Photo shows a knife and fork cutting into Redefine Meat's 3D printed beef steak, showing the fibrous, hard-to-replicate grains synonymous with traditional animal protein.
Is 3D printed vegan steak the future of meat? | Redefine Meat

Could This 3D-Printed Steak ‘Redefine Meat’ As We Know It?

Redefine Meat's hyper-realistic, 3D printed steaks are an industry first.

Redefine Meat just launched its 3D-printed steak at high-end restaurants across Europe.

In an industry first, the food tech company is now able to produce commercial-scale, whole cuts of plant-based meat, sold as part of its “New Meat” range. It can 3D print 10kg of protein per hour, combining soy, pea, chickpea, beetroot, nutritional yeast, and coconut fat with a high-tech process to create the distinctive fibrous texture of animal-based whole cuts.

Redefine Meat’s beef and lamb “flanks”—in addition to its culinary-grade ground beef, premium burgers, sausages, and lamb kebab products—are now available at select restaurant locations in the UK, Germany, the Netherlands, and Israel, where the brand itself is based.

Eshchar Ben-Shitrit, CEO and co-founder of Redefine Meat, says that shifting away from traditional animal proteins could help the world reach its COP26 goal of no deforestation by 2030. (The topic of animal agriculture was notably absent from the recent conference despite its huge impact on the environment in general, as well as deforestation.)

“Redefine Meat has its eyes set on the real problem–not meat, but the way it’s produced,” explains Ben-Shitrit. “We have a genuine solution that today, not in 2030, preserves all the culinary aspects of meat we know and love, but eliminates cattle as a means of production.”

Photo shows Redefine Meat's 3D printed beef steak, plated up with vegetables and sauce.
Redefine Meat’s 3D-printed steak is backed by several Michelin-starred chefs. | Redefine Meat

Redefine Meat’s 3D-printed steak

Michelin-starred chef and restaurateur, Marco Pierre White—who will be serving Redefine Meat at his steakhouses in the UK—also acknowledged both the need for a reduction in global meat consumption and the potential of this 3D printing technology to achieve it.

“I think it’s the cleverest thing I’ve seen in my 45 years in the industry,” says White.

“When I first tasted Redefine Meat, I was mindblown,” he continues. “New Meat products are pure genius, giving you all the sustainability and health benefits of plant-based, without the compromise on taste and texture.”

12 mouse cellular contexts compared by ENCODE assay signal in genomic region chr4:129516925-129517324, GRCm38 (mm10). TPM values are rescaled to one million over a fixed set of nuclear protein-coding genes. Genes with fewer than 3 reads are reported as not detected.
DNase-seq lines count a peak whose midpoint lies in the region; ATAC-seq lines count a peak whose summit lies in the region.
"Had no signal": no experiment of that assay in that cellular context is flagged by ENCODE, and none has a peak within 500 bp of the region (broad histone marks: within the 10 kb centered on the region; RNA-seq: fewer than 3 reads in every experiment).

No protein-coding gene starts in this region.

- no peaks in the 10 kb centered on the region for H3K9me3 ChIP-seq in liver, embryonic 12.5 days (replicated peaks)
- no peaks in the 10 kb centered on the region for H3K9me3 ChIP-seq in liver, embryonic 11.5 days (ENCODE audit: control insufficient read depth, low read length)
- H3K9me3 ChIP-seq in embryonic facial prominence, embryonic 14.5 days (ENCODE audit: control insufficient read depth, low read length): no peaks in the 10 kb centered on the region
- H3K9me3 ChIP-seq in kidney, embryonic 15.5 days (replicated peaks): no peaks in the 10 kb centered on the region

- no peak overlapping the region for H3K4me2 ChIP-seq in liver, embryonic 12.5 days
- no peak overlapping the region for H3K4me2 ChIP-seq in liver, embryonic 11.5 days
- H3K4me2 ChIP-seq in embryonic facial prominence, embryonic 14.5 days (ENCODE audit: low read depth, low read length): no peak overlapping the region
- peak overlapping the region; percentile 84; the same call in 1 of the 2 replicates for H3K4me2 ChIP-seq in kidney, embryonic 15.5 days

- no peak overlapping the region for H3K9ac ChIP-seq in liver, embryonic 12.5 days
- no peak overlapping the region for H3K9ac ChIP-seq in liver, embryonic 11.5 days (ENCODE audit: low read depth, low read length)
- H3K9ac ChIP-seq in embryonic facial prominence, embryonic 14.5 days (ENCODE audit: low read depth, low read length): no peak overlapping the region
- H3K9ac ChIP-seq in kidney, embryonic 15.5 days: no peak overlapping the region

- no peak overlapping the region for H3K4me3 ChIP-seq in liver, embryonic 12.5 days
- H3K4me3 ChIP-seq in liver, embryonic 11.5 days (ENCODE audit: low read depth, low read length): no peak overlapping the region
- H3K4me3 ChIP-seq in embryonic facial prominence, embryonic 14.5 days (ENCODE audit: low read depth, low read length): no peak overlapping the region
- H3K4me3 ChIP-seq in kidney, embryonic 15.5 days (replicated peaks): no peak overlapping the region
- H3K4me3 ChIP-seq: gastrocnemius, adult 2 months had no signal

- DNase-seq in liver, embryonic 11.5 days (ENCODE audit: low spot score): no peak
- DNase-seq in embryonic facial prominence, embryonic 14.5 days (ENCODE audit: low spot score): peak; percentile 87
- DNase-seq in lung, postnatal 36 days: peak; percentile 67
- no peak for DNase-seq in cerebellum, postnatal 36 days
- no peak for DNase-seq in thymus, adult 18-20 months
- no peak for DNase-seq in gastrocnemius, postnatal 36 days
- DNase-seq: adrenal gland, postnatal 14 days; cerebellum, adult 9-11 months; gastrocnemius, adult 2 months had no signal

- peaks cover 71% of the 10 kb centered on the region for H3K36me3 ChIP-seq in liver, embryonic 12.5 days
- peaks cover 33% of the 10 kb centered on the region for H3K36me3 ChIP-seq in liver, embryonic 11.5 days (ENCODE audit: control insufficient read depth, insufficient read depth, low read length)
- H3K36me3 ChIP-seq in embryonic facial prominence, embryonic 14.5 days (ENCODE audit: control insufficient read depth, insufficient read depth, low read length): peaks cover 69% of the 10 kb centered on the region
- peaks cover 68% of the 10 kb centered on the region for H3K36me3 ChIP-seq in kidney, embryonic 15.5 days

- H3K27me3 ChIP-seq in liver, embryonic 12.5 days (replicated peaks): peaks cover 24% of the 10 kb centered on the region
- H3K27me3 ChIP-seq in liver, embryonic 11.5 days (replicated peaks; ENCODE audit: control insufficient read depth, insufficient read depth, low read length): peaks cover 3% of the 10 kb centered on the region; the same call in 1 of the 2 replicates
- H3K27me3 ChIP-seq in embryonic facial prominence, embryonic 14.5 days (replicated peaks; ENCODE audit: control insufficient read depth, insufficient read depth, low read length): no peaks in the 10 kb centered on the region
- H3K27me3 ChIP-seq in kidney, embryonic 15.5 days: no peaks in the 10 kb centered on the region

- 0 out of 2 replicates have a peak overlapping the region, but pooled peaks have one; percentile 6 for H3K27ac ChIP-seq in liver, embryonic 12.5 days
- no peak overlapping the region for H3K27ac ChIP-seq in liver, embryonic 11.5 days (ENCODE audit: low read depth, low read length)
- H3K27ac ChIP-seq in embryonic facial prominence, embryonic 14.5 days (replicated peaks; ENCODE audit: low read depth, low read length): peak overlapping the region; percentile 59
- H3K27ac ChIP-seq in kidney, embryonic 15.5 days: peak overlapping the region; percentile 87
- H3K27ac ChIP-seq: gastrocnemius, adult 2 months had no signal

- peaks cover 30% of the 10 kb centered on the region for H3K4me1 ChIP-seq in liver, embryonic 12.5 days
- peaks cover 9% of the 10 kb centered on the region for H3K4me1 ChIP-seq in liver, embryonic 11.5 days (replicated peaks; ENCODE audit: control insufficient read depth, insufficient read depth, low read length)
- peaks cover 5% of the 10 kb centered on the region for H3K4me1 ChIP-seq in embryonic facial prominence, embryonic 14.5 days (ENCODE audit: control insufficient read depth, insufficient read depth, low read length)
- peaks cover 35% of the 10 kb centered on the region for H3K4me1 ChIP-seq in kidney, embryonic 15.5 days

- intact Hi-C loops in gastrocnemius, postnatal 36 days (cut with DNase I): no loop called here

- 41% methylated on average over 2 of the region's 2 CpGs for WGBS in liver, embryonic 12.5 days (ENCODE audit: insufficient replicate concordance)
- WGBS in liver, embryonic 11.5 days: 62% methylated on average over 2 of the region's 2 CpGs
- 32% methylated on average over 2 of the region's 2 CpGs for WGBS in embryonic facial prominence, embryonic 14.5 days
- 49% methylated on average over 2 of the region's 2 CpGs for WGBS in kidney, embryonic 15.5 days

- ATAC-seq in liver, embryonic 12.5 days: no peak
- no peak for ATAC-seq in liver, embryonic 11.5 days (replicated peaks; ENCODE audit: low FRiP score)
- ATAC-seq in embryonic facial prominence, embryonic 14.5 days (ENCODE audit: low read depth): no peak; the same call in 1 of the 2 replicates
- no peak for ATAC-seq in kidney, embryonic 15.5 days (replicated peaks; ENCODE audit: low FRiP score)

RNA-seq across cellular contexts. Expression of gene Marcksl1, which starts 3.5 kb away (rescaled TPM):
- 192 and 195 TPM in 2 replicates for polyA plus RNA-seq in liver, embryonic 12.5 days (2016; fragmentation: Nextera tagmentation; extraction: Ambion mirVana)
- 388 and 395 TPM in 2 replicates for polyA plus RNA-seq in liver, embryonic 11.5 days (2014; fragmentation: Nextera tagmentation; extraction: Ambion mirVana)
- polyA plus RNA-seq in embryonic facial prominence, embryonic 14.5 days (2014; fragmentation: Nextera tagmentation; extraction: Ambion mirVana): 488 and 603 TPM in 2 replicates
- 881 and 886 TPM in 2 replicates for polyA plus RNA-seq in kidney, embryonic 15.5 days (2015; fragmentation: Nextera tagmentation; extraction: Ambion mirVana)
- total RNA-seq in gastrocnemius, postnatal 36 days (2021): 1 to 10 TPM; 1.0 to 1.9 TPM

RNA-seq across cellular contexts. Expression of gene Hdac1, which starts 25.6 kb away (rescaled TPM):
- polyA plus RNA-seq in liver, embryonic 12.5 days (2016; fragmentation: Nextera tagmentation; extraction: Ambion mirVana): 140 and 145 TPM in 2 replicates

What makes Redefine Meat unique is its patented “Meat Matrix Additive Manufacturing technology,” which enables the company to 3D print plant-based beef and lamb steaks with distinctive, hyper-realistic textures, flavors, and aroma to differentiate between them.

Replacing ‘every part of the cow’

The authenticity of New Meat, combined with the company’s ability to produce it at a commercial level, make it a potential game-changer for the plant-based food market. Furthermore, the lamb and beef steaks reportedly have a similar price point to their traditional counterparts.

“We’ve achieved a level of superiority in taste and texture that surprised even some of the most recognized chefs in the world, and our unique technological capabilities enable us to replace every part of the cow for the first time,” says Ben-Shitrit.

Redefine Meat has raised at least $35 million dollars in funding and plans to build five factories across Israel, Europe, the U.S., and Asia in the coming years. According to an analysis by Barclays, the global vegan meat market could reach $140 billion by 2029.

Companies such as Revo Foods (formerly Legendary Vish) and Novameat—and even teams of scientists—are also working on 3D printing meat. Another Israeli food tech startup, Aleph Farms, has combined 3D printing with cultivated meat to create a slaughter-free ribeye steak.
Learn more about cultivated (or “cultured”) meat here.